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The big OSR question – South East Farmer – James Boswell

To drill or not to drill? ...

Following challenging autumn drilling conditions and pillaging by pigeons, slug and cabbage stem flea beetle (CSFB) over the past couple of years, many growers will be questioning the value of including winter oilseed rape in their rotation. So, how can growers make the right decision about growing the crop this autumn?

Agronomist James Boswell believes that this is a decision that can be made at the time of drilling depending on soil conditions.

Lack of moisture in the seedbed has been a dominant factor in the past two seasons, and this must be a key driver in the decision to drill or not to drill.

While no-one can question the havoc that CSFB has brought to crop emergence over the past two seasons, this has been vastly exacerbated by the very dry conditions the crop has been drilled into, hampering its ability to get up and away. We know that increasingly the need for rapid and consistent emergence across the field is being seen as key to avoiding adult beetle grazing.

James Boswell, agronomist

So my advice is: if seedbeds are dry and dusty, don’t waste time and resources sowing OSR, but if conditions are favourable then it is definitely worth a shot. If soils are moist, the oilseed rape seed can absorb this and emerge evenly, thereby diluting the beetle pressure and the crop will have a much better chance of getting up and away.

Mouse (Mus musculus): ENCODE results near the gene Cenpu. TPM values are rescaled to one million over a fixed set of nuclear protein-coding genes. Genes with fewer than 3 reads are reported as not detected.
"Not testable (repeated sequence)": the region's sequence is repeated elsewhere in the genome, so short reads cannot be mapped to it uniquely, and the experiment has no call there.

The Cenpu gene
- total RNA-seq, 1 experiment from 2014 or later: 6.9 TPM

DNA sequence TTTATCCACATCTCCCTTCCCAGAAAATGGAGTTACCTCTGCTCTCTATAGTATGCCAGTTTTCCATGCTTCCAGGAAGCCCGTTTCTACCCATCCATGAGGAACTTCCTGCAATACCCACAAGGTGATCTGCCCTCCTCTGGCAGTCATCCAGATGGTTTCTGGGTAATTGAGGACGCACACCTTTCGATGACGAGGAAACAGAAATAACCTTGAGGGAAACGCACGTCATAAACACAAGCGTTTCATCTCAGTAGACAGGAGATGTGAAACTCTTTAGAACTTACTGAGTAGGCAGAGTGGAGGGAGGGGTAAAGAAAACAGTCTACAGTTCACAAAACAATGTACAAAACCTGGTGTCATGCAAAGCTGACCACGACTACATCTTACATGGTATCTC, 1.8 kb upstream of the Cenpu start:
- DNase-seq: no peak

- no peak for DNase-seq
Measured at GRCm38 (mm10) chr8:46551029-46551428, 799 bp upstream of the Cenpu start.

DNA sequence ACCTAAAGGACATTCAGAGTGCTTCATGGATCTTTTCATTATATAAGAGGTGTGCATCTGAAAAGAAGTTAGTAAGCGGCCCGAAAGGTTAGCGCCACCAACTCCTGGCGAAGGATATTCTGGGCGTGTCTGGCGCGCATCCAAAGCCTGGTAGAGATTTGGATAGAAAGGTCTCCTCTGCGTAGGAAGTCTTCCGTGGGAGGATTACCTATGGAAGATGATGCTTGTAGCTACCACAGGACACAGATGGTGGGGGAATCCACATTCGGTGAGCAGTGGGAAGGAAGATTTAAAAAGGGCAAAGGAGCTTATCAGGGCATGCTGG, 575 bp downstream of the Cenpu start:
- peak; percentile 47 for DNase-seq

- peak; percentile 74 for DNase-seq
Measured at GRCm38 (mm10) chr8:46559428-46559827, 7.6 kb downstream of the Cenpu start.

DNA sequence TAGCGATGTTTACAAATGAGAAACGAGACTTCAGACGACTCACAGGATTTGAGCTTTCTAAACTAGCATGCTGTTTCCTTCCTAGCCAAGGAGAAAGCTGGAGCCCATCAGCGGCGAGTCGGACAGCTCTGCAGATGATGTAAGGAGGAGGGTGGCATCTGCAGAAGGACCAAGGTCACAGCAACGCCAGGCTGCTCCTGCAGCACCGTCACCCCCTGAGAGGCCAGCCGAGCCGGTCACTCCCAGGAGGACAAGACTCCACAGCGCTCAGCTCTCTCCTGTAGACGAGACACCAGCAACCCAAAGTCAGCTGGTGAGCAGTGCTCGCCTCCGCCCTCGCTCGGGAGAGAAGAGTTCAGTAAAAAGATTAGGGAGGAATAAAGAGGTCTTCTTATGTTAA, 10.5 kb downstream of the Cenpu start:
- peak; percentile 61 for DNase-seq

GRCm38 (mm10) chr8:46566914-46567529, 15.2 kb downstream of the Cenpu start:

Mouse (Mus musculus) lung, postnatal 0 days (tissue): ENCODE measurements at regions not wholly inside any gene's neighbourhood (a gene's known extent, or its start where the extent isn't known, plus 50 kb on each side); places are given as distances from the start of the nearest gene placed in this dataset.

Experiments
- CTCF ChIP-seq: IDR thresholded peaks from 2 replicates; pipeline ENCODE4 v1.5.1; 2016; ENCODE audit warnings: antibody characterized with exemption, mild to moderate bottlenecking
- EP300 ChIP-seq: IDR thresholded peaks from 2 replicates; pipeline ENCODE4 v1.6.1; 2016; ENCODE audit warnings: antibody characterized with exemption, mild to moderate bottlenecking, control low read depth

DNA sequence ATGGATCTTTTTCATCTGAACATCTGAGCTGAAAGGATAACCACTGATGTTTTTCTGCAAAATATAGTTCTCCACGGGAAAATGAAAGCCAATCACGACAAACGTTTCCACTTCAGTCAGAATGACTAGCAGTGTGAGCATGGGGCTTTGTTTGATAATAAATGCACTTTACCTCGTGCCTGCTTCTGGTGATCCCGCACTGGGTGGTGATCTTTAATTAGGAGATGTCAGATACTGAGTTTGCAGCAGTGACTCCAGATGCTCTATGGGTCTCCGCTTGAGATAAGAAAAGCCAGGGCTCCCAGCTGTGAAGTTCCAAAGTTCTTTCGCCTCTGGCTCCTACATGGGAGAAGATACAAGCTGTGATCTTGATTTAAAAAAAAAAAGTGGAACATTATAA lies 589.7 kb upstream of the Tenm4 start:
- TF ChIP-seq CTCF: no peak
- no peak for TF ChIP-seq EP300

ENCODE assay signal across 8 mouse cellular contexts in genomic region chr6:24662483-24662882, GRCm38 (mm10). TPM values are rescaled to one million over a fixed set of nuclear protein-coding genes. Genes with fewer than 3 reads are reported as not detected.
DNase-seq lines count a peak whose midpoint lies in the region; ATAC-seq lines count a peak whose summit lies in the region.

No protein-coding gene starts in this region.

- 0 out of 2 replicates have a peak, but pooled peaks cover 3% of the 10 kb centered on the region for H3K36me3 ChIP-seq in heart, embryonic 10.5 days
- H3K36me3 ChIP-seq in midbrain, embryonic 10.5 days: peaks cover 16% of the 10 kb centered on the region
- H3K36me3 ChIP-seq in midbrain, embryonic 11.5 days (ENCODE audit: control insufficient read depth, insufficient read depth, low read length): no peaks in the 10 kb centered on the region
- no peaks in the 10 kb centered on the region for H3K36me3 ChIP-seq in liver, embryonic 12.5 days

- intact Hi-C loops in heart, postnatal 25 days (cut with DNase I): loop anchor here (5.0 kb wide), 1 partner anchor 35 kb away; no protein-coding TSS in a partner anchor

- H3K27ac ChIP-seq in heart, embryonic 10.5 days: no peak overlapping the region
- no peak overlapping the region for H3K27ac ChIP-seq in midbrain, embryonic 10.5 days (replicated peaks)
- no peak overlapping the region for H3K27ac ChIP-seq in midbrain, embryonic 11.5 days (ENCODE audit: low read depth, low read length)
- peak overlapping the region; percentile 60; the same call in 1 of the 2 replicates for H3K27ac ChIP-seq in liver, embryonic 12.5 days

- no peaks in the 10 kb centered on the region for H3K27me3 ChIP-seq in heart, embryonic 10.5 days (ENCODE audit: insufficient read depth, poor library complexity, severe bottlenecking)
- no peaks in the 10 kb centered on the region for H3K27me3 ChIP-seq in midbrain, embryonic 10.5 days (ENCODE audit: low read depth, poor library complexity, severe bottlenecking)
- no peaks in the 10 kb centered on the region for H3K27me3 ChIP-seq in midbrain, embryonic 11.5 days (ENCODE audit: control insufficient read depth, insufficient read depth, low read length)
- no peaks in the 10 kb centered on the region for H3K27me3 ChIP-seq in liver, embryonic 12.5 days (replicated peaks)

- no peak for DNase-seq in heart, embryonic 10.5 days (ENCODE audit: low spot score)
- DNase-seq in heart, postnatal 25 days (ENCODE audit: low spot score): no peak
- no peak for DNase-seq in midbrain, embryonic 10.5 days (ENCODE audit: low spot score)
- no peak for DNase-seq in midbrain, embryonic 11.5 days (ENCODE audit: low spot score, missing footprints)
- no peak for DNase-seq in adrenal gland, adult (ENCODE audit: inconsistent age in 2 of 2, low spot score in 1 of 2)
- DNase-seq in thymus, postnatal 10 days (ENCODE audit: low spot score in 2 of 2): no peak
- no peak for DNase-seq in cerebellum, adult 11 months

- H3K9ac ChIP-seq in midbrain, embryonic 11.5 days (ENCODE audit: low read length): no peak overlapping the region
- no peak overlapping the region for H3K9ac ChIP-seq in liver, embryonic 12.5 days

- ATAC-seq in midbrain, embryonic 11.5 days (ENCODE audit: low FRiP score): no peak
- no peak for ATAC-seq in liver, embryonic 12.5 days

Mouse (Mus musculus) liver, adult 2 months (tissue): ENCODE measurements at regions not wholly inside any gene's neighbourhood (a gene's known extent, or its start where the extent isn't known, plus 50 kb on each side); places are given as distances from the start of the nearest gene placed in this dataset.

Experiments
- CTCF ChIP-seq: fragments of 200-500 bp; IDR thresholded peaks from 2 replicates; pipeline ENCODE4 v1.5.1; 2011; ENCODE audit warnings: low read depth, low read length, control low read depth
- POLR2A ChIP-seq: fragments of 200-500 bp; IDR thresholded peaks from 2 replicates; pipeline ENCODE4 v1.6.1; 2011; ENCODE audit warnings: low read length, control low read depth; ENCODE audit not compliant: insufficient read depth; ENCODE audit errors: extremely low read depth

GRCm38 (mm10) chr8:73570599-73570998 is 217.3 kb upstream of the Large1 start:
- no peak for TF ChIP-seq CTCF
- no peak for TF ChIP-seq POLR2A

Once the seed has started germinating it cannot be allowed to dry out in the following seven days; if the seed dries out four days later it will not establish – the soil needs to be able to provide that moisture.
Cultivations play a key role in maintaining moisture. A minimally tilled, fine seedbed with good seed to soil contact is needed for the optimum soil moisture retention. This means not turning over the soils more than two or three centimetres on the surface.

I also suggest rolling a couple of times; the first time to maximise the seed soil contact and the second time to firm the ground so that CSFB cannot get into it easily.

Optimising reductions in CSFB damage in the 2020 crop

  • Consider late N application to current wheat and barley crops earmarked for OSR drillings this autumn; 50kg straight granular N shortly after ear emergence to pre-load soil with available N provided N max is not exceeded for current crop.
  • Ensure adequate moisture in seed bed during drilling for rapid germination and growth.
  • Place P or N+P with the drill.
  • Maintain residue cover or compost and cut stubble higher to allow spiders’ webs to be suspended above ground.
  • Choose varieties with good autumn vigour.
  • Dress seed with Integral Pro or Acceleron seed treatments and/or Radiate.
  • Seed rate should not exceed 100ssds/m.
  • Focus on seed placement depth, aim for optimum evenness emergence.

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